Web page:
On Saturday, January 5th, a revamped Del Aire Park in Los Angeles’ South Bay was revealed to its neighbors. The new park received $4 million dollars in upgrades to its community center, basketball court, and baseball field and in addition to these upgrades, a grant was secured through the Los Angeles County Arts Commission Civic Art Program to plant 27 fruit trees at the park and an additional 60 fruit trees around the neighborhood.
The fruit park (the first of its kind in the state) was created in collaboration with The Office of Supervisor Mark Ridley-Thomas and the Los Angeles County Department of Parks and Recreation and planted by artist collective Fallen Fruit, a group that invites “the citizens of Los Angeles to reconsider their relationship with public and urban space to explore the meaning of community through sharing and creating new and abundant resources.”
At the opening of the park, Supervisor Mark Ridley-Thomas said that “Community gardens and farmers markets are truly the town centers of our communities,” and they become spaces where the community gets to know one another. These kinds of resources can also be incredible important in neighborhoods that do not have easy access to healthy foods.
Over time, the fruit trees in the park and around the neighborhood will grow and give the community plums, pomegranates, peaches, limes, avocados, and apricots, as well as grapes and edible herbs. A wooden sign by the orchard reads: “The fruit trees in this park belong to the public. They’re for everyone, including you. Please take care of the fruit trees and when the fruit is ripe, taste it and share it with others.”
An “antistress” art installation appeared on the side of a bus stop in Milan, Italy.
One of the reasons a public spaces becomes successful (meaning well-used) is because it is customizable and an important part of being able to customize your space is being able to have many different seating options. Individual, light-weight chairs which are not bolted into the ground, allow you to customize your experience by siting alone, siting in groups, moving in to the shade or moving in to the sun.
Some municipalities and businesses are weary of incorporating these types of chairs in our public spaces because they are understandably afraid these chairs will be stolen. It’s not easy to be secretive about stealing brightly colored chairs in the bustling pedestrian plazas of Manhattan, but for lesser populated areas, stealing street furniture (chairs, tables, umbrellas, trash cans, etc) can be an issue.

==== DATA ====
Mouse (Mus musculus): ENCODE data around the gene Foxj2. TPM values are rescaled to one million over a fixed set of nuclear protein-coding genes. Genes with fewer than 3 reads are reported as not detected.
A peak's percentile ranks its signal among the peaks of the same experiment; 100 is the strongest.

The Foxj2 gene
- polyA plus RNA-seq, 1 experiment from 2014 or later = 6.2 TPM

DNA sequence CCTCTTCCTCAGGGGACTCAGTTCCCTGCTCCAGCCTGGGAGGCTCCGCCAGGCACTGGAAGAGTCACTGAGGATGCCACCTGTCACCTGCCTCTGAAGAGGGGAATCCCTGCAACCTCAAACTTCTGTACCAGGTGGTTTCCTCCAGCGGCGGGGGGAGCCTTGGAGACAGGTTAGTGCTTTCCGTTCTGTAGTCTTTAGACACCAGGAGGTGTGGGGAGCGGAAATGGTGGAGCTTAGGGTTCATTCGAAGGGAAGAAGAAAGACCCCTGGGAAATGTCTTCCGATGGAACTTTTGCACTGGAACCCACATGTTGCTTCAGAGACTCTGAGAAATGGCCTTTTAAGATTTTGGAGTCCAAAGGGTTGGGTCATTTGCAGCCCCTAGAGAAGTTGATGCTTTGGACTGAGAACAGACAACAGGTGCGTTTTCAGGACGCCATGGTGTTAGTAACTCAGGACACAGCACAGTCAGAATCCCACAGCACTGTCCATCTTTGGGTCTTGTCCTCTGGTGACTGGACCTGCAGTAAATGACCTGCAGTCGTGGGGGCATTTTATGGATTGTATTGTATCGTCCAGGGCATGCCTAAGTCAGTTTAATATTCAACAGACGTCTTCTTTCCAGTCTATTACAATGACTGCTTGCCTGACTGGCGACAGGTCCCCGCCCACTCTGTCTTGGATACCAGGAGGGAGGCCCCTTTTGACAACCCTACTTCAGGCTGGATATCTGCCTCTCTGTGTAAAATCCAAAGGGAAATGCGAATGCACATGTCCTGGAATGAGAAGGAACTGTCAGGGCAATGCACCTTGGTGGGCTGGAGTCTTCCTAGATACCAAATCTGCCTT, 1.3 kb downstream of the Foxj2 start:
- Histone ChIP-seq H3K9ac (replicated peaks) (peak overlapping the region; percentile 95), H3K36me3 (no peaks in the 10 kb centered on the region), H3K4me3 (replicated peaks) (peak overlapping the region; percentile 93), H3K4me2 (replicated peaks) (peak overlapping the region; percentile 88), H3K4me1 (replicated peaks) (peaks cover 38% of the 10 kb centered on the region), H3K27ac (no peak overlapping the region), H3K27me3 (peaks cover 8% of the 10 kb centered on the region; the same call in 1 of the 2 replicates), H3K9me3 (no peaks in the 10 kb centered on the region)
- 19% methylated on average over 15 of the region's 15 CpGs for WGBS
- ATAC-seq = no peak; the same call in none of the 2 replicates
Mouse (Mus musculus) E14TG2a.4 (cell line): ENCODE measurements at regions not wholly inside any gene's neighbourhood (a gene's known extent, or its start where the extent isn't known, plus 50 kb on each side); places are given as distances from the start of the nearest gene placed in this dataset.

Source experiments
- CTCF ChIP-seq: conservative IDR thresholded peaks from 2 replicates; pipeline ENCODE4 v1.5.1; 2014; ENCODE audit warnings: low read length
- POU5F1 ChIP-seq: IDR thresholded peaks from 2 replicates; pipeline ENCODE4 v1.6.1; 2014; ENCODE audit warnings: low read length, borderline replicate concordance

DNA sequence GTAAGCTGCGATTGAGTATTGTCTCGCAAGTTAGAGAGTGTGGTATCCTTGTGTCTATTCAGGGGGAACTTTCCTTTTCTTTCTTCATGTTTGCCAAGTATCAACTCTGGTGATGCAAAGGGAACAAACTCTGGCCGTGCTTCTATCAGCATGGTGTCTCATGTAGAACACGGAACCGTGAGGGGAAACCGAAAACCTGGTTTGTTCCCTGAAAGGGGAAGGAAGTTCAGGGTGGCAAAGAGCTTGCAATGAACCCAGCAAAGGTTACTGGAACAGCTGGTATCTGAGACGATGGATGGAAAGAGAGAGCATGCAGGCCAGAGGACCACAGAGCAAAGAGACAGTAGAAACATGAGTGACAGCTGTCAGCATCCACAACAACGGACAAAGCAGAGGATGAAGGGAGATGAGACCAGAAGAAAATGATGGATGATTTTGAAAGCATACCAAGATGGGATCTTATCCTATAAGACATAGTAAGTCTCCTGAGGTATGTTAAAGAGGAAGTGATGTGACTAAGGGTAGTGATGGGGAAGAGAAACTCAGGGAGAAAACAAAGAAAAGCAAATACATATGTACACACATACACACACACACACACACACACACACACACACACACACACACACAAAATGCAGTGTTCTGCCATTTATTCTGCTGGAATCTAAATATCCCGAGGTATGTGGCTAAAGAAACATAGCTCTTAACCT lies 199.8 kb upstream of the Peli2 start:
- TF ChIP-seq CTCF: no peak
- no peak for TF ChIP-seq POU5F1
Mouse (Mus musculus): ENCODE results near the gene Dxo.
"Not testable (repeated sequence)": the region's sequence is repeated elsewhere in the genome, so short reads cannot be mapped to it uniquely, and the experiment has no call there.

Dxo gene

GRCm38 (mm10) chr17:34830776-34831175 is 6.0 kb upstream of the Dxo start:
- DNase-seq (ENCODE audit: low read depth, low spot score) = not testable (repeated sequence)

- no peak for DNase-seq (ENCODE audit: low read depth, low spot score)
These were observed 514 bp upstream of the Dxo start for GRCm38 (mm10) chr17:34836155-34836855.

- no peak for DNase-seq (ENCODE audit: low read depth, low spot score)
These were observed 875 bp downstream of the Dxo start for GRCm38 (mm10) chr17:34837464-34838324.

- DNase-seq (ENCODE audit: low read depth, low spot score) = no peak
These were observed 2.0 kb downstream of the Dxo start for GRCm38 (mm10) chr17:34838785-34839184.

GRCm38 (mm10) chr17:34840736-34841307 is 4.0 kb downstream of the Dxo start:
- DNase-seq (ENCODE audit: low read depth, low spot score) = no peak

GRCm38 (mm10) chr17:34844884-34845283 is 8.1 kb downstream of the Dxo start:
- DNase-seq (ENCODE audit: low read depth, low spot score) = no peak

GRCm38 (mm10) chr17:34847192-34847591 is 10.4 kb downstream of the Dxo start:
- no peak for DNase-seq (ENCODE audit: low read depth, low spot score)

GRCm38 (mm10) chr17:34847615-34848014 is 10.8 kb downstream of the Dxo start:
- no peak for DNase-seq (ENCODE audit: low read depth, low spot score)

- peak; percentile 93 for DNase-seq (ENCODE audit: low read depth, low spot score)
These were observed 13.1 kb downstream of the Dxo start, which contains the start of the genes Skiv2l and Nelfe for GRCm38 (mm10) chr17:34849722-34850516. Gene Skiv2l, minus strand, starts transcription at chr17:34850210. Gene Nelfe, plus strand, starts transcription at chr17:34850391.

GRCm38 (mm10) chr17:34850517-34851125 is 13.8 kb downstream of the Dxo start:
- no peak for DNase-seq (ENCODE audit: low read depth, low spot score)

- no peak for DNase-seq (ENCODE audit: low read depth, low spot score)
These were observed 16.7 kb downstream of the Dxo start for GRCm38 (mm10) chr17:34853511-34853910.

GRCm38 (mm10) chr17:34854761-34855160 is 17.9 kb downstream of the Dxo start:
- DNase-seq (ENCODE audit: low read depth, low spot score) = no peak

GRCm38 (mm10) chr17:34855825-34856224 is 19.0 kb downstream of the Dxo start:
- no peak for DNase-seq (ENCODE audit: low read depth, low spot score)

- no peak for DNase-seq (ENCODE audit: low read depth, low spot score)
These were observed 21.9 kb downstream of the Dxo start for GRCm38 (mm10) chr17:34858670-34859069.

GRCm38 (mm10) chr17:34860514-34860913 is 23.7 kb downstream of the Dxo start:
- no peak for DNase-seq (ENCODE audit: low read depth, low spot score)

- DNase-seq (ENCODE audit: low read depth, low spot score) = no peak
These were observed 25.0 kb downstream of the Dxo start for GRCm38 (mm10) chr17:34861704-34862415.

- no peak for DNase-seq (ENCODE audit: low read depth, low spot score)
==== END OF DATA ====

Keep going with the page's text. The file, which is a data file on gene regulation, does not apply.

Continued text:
Artist Vincent Wittenberg asked the municipality of Bat Yam in Israel if he could research the behavior of individuals who were given the option of paying to sit in a public space and he wondered how many people would pay to customize the space for their own use. Mr. Wittenberg’s work explores the “border points” of public, private and collective spaces and says that he and his researchers “found out that the borders between those spaces are not strict and even flexible. Although ownership of space is important, many residents do cross the border by claiming public or common space for their own private use. This behaviour seems to be peacefully tolerated by the authorities and other residents.”
Mr. Wittenberg proposed that Bat Yam install benches which could also be converted in to individual seats. These seats will only be released once a five Shekel coin has been deposited but once the seat is returned, so is the coin.
Artist Fabian Brunsing tackled similar themes with a piece which criticizes the privatization of our public spaces. His “Pay & Sit” bench installation allows users to pay to sit comfortably on an otherwise spiked bench – but only for a short period of time. Thankfully, a loud warning signal alerts you to the need to get up quickly, before the metal spikes return.
Street furniture being stolen is an important issue but should this issue (and others concerns such as street furniture encouraging negative activity, graffiti, homeless individuals sleeping, etc) deter us from providing furniture at all? Successful public spaces are also those that are comfortable to a diverse audience (with a wide spectrum of physical abilities, those carrying heavy loads, those with children or elderly companions, etc) and therefore they are important to public spaces. These artists explore and exploit our desire for more successful public spaces.